Rep Shows How to Work With Business
by Christopher Maloney
A marketing team, an assessment of business practices and a strategic marketing plan are some of the features of a model designed for vocational rehabilitation officials to work more effectively with the business community.
Katherine McCary, vice president of human resources at SunTrust Banks and manager of Accessing Community Talent, a diversity program for the mid-Atlantic region, laid out the model for officials at a meeting of the American Public Human Services Association in Washington, D.C.
McCary´s presentation was based on Public/Private Partnerships: A Model for Success. The guide was developed by the Virginia Commonwealth University Rehabilitation Research and Training Center on Workplace Supports with support from the National Institute on Disability Research and the Department of Education. The work stemmed from a May 2003 disability summit attended by 21companies and vocational rehabilitation directors and managers from eight states.
The impetus for businesses to recruit disabled workers is a predicted future workforce shortage as baby boomers retire and the number of jobs increases, explained Cathy Healy, program officer at the Center for Workforce Preparation, an affiliate of the U.S. Chamber of Commerce.
CWP has been working with the Research and Training Center to disseminate resources on disabilities and employment to the business community.
McCary suggested that VR staff form a marketing team with private sector advisers as an initial step in creating a partnership with businesses.
She also urged VR officials to assess employer practices and the employer market, paying particular attention to how businesses recruit workers, whether full-time, part-time or temporary; what positions are typically available; and what qualifications the positions require.
VR officials also need to understand employers' attitudes toward people with disabilities and what experiences they've had hiring disabled workers. Employers who have had positive experiences can assist with the marketing, advised McCary. Some employers, she warned, have had a negative experience with one disabled worker and they've let that situation cloud their view toward hiring disabled individuals.
Develop a strategic plan to market the right message to employers, based on the information gathered from the study of employer practices, she advised. VR officials will want to set goals, including the number of people they want to place and the types of employers who will receive the message.
Customized marketing materials and approaches should be used to target different industries, McCary suggested, pointing to employer advisers and focus groups as a means to get a sense of the likely reaction.
Consider other ways in which agencies may meet multiple employer needs, beyond referrals, she advised the VR officials.
Maintain a current database of employer contacts and customers, including primary contact information, industry description, hiring practices, experience with VR and disability employment organizations and contact history. The database may be used for mailings, invitations to forums and events and to track job development contacts. A database may also prevent duplicated contacts and lost information.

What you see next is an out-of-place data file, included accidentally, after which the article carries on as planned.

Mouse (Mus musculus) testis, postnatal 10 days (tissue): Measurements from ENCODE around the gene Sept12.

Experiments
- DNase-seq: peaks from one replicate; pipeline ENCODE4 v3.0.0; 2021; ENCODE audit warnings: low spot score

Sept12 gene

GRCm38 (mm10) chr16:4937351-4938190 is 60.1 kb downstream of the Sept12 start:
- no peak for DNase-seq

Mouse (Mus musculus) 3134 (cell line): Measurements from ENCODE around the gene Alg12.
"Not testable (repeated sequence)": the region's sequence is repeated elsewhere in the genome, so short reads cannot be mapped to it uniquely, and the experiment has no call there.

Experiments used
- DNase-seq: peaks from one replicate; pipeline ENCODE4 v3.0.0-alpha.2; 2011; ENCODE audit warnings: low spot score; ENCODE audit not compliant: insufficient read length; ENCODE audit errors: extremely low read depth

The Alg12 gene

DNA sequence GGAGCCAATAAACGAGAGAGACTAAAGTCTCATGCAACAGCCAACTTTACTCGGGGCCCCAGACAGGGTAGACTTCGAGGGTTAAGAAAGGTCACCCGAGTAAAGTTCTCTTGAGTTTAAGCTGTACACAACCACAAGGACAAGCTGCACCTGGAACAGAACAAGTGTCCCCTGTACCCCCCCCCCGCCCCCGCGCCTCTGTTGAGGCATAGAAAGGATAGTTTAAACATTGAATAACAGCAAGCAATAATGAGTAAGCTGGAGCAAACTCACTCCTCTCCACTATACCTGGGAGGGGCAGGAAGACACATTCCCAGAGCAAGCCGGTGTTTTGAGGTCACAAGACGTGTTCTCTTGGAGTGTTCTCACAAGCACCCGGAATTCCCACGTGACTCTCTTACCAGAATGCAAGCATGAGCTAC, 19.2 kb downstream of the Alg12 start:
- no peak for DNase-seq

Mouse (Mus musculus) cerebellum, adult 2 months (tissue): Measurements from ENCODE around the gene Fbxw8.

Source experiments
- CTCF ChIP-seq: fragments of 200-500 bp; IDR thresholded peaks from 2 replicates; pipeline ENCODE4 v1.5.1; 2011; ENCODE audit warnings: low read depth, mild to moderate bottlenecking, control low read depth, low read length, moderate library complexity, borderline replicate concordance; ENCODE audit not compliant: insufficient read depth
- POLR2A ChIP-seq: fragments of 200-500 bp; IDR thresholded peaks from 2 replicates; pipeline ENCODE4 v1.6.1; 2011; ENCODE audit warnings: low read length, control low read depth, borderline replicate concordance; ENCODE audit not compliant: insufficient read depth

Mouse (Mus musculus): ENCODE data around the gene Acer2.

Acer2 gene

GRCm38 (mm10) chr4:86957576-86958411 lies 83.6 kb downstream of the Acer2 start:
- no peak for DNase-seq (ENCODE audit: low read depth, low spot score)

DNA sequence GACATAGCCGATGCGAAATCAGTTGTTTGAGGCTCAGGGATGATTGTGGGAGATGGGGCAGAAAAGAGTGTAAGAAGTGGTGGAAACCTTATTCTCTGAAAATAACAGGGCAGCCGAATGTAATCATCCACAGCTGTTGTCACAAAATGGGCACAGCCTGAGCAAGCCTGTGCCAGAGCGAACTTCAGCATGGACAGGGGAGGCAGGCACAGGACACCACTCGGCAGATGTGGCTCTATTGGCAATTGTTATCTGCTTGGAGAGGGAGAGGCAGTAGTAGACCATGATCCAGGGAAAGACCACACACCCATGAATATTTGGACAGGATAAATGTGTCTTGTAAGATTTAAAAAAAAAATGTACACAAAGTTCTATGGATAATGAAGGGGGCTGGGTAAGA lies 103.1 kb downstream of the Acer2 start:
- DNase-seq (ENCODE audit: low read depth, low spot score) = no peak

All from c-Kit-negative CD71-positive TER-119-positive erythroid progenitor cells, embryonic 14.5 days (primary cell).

VR agencies should dedicate personnel to develop and nurture employer relationships, said McCary. These individuals should be grounded in human resource practices, knowledgeable about workplace diversity and skilled in addressing accommodation needs of disabled individuals.
Employers want a single point of contact for hiring and supporting disabled jobseekers, notes the guide. Some agencies have established corporate account representatives responsible for employer development activities. The representatives "filter" candidates to employers based on their close working relationship with employers, resulting in better matches between job candidates and company needs.
Develop practical guides for staff and employers, said McCary. The staffers' guide should explain how to represent VR to businesses, how to find out who has hiring authority in firms and how to identify employer needs. The employers' guide should describe VR and how it can help employers, what services are available and where to find information on disability issues.
Make information and resources available through a professionally developed and maintained web site. Information on a site should include facts about services, case studies of effective partnerships and postings of jobs and candidates.
These suggestions will not succeed without a plan for continuous dialogue between VR and business leadership to ensure that all parties understand the value of the partnership, the guide advises.
Regular dialogue would also make VR services more appealing and convenient to employers, and parties would understand how VR meets human resource management needs, including services beyond jobseeker referrals.
For a copy of Public/Private Partnerships: A Model for Success, contact Valerie Brooke at (804) 828-1851.
Reprinted with permission from Employment & Training, Vol. 35 No. 48, published by MII Publications (August 23, 2004). © 2004 by MII Publications. (758 - 759)